An experimental drug called RTC13, designed to treat Duchenne muscular dystrophy (DMD) by restoring production of the muscle protein dystrophin, has shown promise in experiments in dystrophin-deficient mice that have a DMD-like disease.
RTC13's MDA-supported developers say they're optimistic about the compound but that refinement of its chemistry and further testing will be needed before it can be taken into clinical trials in people with DMD.
RTC13, which stands for read-through compound 13, is designed to bypass, or "read through," a flaw in the dystrophin gene that's known as a premature stop codon mutation or nonsense mutation.
Such mutations cause cells to stop making the muscle protein dystrophin too soon, resulting in synthesis of a nonfunctional protein.
RTC13 and other compounds that cause read-through of premature stop codons are designed to coax synthesis of full-length dystrophin protein despite the erroneous stop signal. (Drugs that cause read-through of stop codons also have potential in other genetic diseases in which premature stop codons play a role. An example is the lung disease cystic fibrosis.)
It's believed that about 10 to 15 percent of boys with DMD have the disease because of a premature stop codon.
RTC13 was first identified in 2009 by researchers in the laboratory of Richard Gatti, professor of pathology and laboratory medicine and of human genetics at the David Geffen School of Medicine at the University of California, Los Angeles (UCLA), and colleagues. Among the handful of promising read-through compounds discovered, two — RTC13 and RTC14— were shown to be promising candidates for treatment of DMD.
Carmen Bertoni, an assistant professor in the Department of Neurology at UCLA, began receiving funding in 2011 to develop RTC13 through MDA Venture Philanthropy, the drug development arm of MDA's translational research program.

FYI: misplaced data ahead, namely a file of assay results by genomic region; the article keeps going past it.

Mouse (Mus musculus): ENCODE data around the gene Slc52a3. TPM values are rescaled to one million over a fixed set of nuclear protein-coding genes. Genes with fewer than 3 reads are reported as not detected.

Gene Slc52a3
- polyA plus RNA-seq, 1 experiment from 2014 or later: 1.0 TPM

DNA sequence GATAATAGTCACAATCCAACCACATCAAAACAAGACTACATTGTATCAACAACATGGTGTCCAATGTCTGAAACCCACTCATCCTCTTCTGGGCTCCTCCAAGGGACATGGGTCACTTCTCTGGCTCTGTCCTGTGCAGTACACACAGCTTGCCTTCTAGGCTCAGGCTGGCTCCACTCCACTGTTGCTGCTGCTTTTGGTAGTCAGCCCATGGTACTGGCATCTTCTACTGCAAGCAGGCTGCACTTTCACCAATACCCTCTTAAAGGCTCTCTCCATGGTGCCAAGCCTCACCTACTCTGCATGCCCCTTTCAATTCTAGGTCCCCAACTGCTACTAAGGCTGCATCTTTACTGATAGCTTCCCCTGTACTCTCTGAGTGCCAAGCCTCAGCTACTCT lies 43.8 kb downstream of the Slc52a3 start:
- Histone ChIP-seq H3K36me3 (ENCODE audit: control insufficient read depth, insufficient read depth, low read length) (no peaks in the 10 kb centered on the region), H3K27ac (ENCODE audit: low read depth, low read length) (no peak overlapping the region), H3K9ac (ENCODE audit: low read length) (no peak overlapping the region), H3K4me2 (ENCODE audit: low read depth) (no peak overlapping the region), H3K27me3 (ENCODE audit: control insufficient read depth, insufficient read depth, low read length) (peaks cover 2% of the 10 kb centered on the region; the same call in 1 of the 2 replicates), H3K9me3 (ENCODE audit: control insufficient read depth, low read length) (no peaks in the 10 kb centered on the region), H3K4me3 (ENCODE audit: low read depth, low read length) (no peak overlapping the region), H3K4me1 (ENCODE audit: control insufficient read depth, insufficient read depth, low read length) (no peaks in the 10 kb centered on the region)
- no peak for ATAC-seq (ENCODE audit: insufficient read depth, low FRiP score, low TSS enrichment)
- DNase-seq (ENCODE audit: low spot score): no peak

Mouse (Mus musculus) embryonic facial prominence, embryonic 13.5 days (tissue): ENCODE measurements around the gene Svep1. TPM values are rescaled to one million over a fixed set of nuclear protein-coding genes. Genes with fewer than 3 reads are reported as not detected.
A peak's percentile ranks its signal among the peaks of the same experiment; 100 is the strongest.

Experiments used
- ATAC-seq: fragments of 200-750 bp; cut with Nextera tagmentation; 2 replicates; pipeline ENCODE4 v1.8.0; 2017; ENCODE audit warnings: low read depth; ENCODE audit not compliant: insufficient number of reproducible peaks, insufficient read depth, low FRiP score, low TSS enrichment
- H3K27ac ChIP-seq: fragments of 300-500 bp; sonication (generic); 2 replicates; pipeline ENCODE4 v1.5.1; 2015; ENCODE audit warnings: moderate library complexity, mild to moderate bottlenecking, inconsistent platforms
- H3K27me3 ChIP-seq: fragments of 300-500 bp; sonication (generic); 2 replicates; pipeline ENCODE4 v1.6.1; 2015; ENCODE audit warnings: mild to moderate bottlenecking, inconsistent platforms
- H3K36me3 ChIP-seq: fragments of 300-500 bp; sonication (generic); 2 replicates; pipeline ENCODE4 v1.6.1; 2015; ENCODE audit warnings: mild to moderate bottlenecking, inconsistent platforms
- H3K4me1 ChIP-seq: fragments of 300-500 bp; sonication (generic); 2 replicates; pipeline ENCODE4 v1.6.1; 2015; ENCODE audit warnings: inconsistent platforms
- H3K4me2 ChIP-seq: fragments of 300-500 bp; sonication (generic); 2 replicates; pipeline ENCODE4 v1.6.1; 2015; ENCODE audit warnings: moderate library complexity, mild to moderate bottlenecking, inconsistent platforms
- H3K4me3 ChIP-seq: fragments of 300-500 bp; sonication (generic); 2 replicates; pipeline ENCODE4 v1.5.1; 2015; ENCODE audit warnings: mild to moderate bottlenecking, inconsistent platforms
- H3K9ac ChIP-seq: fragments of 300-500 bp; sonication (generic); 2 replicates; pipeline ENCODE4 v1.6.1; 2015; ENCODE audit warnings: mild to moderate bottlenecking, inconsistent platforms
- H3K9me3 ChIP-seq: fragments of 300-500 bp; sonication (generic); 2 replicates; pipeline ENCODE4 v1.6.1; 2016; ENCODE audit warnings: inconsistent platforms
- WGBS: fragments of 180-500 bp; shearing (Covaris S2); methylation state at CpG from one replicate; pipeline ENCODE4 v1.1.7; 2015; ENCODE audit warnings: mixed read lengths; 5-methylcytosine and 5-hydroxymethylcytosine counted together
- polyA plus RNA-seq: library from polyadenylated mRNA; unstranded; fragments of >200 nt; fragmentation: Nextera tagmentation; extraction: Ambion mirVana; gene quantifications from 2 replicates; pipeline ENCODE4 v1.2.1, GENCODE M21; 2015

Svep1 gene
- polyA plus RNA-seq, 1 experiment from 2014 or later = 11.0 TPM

Bertoni, with UCLA postdoctoral researcher Refik Kayali and other colleagues, now report a series of experiments in dystrophin-deficient mice that have a premature stop codon in the dystrophin gene and show a disease resembling human DMD.
The results, published online June 12, 2012, in Human Molecular Genetics, suggest that RTC13 may be superior to previously tested read-through compounds aimed at treating the disease. (However, only a clinical trial can demonstrate RTC13's efficacy in humans.)
Two weeks after the investigators injected RTC13 directly into the leg muscles of DMD-like mice, they saw dystrophin protein production along the whole length of the muscle. When they compared muscles injected with RTC13 to those injected with other compounds, they saw better dystrophin production with RTC13 than with any of the others.
Muscles injected with either RTC13 or ataluren produced dystrophin along the muscle, but the ataluren-injected muscles showed patchy dystrophin production, while the RTC13-injected muscles showed broad distribution of the protein.
The investigators compared systemically delivered RTC13 with systemically delivered ataluren in DMD-like mice, giving each mouse one of the compounds by injection into the abdomen every five days for four weeks.
Three weeks after the last injection of either compound, they saw dystrophin protein production in several muscles, including the diaphragm and heart. Dystrophin protein levels and numbers of dystrophin-producing fibers were higher in the RTC13-treated mice than in the ataluren-treated mice.
Tests of the dystrophin induced by RTC13 treatment showed it was full-length and functional. Tests of toxicity showed it had no apparent ill effects.
Mice given the same regimen of either systemic RTC13, systemic ataluren or no treatment were compared on tests of muscle function three weeks after the final injection.
In a test of overall strength and coordination, mice that received RTC13 or ataluren did equally better than untreated mice. Both groups of treated mice did better in a test of forelimb grip strength than untreated animals did, but the RTC13-treated mice performed better than mice that were treated with ataluren on this test.
In their June 12 paper, the investigators say the results of testing of RTC13 in the dystrophin-deficient mouse are encouraging, particularly because they saw production of the needed protein in the heart and diaphragm, which are critical muscles for survival.
"Challenges and caveats still remain," said Bertoni. "The development of this new drug will require a better understanding of the mechanisms by which RTC13 causes read-through of stop codons. Giving RTC13 orally instead of by injection, knowing how safe it is to use, and knowing how much protein can be produced after it is given repeatedly (every day over the course of several weeks) are the next goals."